Call me Laxmi," she says, sensing my confusion over how to address her. Laxmi looks gorgeous, dressed in a green-gold saree, with perfect makeup and manicured nails. Her full name is Laxminarayan Tripathi. But the young man, born in a Brahmin household in Thane, chose to assert his true sexuality, and became Laxmi, a hijra.
Today, 36-year-old Laxmi is a celebrity. She’s a well-known dancer with her own dance school, she’s been on TV shows like Sach Ka Saamna and Bigg Boss, and she was the first transgender person to represent Asia-Pacific at the United Nations in 2008. Her autobiography, Me Hijra, Me Laxmi (I Am Hijra, I Am Laxmi) was released at the just concluded World Book Fair in Delhi.
Published originally in Marathi in 2012, the book has now been translated into English by Oxford University Press. It tells Laxmi’s poignant story of taunts, sexual abuse and emotional turmoil while growing up, to the point where she is now: a champion of the transgender cause.
Talk about it
“The original book in Marathi was written by journalist Vaishali Rode who worked with Mahanagar, a Mumbai newspaper,” says Laxmi. “Her husband, Pramod, worked with the Mumbai Districts Aids Control Society and had been of great help to me. So when Vaishali initially requested me for an interview for their Diwali issue, I couldn’t say no. She was an extremely sweet person, quiet and shy. Then one day she said she wanted to write my biography.”
Just about 30 years old at the time, Laxmi initially refused, but was persuaded to agree when Rode explained how the book could change perspectives on transgenders. “Everybody sees this beautifully decked-up Laxmi, without realising that I had to struggle for it.” After the book was published, the Maharashtra government added a chapter on transgenders to the state welfare policy.
Dance of life
Laxmi, the eldest son of the family, was a frail, asthmatic child. He was one of only three of his seven siblings to survive. Because he was so delicate, he couldn’t play with the other boys, so he began to turn inward. But he was not shy: whenever his school organised a function, Laxmi danced. “The stage had a hypnotic effect on me and I would dance myself to a frenzy,” she says. “The stage was like an oasis in the desert of ill health.”
But Laxmi’s flamboyance on stage made some people very uncomfortable. “In patriarchal, misogynistic cultures such as ours, dancing is seen as a womanly pursuit,” explains Laxmi in the book. “So I was teased and called a homo and a chakka.” The boy’s mannerisms were feminine, and this marked him out for sexual assault at the age of seven. His abusers were all known to him. They were his relatives and their friends.
“Many things in our society are fake,” says Laxmi. “Men have the liberty to do anything. I believe that it’s femininity that is abused, whether you are a woman or not.”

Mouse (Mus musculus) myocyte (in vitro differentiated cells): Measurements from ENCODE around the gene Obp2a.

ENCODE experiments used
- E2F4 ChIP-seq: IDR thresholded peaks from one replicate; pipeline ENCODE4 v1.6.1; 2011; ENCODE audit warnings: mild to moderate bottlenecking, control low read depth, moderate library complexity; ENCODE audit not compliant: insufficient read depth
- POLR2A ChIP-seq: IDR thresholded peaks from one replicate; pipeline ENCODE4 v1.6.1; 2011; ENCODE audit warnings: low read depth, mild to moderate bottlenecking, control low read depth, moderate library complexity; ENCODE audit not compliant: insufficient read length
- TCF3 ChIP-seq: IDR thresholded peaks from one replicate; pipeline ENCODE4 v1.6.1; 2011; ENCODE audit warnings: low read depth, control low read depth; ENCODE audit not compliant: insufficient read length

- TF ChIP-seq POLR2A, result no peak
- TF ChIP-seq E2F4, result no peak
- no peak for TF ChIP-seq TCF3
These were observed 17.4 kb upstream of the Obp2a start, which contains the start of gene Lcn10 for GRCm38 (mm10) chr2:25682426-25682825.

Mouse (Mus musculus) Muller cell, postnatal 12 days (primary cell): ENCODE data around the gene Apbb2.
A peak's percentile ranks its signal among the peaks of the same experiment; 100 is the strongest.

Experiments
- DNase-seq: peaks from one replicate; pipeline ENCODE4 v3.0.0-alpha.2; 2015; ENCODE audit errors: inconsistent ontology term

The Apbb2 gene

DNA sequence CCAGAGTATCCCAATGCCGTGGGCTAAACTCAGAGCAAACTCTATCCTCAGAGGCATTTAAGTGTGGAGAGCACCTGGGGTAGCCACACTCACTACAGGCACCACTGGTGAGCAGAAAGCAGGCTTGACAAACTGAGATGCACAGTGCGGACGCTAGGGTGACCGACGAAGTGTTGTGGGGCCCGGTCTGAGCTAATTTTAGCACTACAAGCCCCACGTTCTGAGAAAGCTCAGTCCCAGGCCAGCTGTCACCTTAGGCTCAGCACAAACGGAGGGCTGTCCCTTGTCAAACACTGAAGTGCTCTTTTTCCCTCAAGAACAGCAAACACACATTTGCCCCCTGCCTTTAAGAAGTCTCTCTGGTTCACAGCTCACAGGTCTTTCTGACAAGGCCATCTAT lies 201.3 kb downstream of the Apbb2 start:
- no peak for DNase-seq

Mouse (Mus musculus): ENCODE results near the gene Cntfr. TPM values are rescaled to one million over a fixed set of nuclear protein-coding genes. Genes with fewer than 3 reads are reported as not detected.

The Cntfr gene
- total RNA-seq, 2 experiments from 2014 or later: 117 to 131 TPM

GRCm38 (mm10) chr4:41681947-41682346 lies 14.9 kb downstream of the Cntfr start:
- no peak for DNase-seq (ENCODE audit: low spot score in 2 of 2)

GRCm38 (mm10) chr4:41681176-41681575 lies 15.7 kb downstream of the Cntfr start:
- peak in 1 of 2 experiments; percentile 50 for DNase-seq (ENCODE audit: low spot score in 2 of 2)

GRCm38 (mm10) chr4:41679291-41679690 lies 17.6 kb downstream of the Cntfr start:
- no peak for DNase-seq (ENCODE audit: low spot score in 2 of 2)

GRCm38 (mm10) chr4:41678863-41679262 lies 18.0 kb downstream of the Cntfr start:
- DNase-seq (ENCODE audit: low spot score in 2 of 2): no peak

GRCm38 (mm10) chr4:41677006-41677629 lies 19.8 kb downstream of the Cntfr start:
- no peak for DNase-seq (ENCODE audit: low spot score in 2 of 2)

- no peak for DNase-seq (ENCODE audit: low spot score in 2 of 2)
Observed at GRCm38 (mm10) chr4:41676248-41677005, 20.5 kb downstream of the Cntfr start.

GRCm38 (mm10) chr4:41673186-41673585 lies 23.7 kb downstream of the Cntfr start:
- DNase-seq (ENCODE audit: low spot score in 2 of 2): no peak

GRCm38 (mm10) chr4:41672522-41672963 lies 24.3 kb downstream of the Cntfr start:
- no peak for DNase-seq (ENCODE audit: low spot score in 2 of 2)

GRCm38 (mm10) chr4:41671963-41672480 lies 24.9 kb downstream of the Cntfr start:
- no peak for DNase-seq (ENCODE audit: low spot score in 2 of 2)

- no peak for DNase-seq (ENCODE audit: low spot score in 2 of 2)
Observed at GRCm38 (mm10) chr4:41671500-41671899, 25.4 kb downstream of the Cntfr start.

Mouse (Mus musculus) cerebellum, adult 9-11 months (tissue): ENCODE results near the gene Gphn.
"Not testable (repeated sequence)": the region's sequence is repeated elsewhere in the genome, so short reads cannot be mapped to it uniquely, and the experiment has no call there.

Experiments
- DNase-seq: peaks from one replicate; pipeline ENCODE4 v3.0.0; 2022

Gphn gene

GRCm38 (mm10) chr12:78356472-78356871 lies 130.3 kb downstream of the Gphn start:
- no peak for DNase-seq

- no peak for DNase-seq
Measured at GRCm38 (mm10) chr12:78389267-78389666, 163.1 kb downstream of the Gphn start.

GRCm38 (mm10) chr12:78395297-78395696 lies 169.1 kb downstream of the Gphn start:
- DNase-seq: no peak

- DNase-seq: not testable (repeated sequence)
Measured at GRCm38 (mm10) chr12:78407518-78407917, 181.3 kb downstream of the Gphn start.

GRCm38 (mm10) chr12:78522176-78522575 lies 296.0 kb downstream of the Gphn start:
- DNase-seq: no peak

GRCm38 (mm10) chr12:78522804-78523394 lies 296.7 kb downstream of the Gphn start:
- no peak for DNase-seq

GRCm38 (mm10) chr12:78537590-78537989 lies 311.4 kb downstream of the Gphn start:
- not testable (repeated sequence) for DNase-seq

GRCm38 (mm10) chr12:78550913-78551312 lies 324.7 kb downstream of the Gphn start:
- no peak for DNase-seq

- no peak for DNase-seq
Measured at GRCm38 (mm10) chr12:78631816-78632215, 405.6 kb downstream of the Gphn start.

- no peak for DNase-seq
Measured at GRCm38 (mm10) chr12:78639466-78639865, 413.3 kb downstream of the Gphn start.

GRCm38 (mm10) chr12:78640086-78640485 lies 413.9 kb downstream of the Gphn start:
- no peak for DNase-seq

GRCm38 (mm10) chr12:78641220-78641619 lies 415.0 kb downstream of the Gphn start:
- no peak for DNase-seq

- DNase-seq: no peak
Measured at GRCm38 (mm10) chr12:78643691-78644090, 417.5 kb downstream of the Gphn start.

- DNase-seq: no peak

Physically and emotionally traumatised by the time he was in class 4, Laxmi turned to gay activist Ashok Row Kavi for advice, and was consoled when the older man explained that it wasn’t that Laxmi was abnormal. The world around him was abnormal. But it also helped that not everyone Laxmi came across was nasty. Many people were understanding.
Women: Find yourselves
By the time Laxmi joined Mithibai College, he had an established dance school. And it was through dressing up for performances, that Laxmi truly understood his gender identity. “I really enjoyed dressing like a woman,” she says.
“I never thought I would do makeup, but, now makeup is Laxmi. Every morning when I get up, the first thing I do is my makeup and even my chelas make fun of me.” She wants to write a book about the men in her life both in English and Marathi. “In English I want to call it either The Red Lipstick (her favourite lip colour) or The Chastity Belt: Men In My Life,” reveals Laxmi with a laugh.
At home, Laxmi behaved like the dutiful eldest son. This didn’t stop neighbours from gossiping, but Laxmi’s late father once told a journalist: “No parent has to bother about what their child is doing in the bedroom. My child is just a normal child. For me, Laxminarayan Tripathi will always be my son.”
But cross-dressing wasn’t enough. Inside, Laxmi had always felt like a woman, though he didn’t understand why. And then one day, he met the brother of a friend who was a hijra. “I realised that I yearned to be like that,” says Laxmi. “And once I decided, it seemed like a big burden was taken off my back.”
The decision had its repercussions, but Laxmi’s family stood by her. In her personal life, Laxmi is in a relationship with a man and the mother of two adopted boys.
“I tell every woman, love yourself so much, it should be like an unconditional love,” says Laxmi. “Even though I’m in a relationship, I still love myself more.”
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From HT Brunch, March 1
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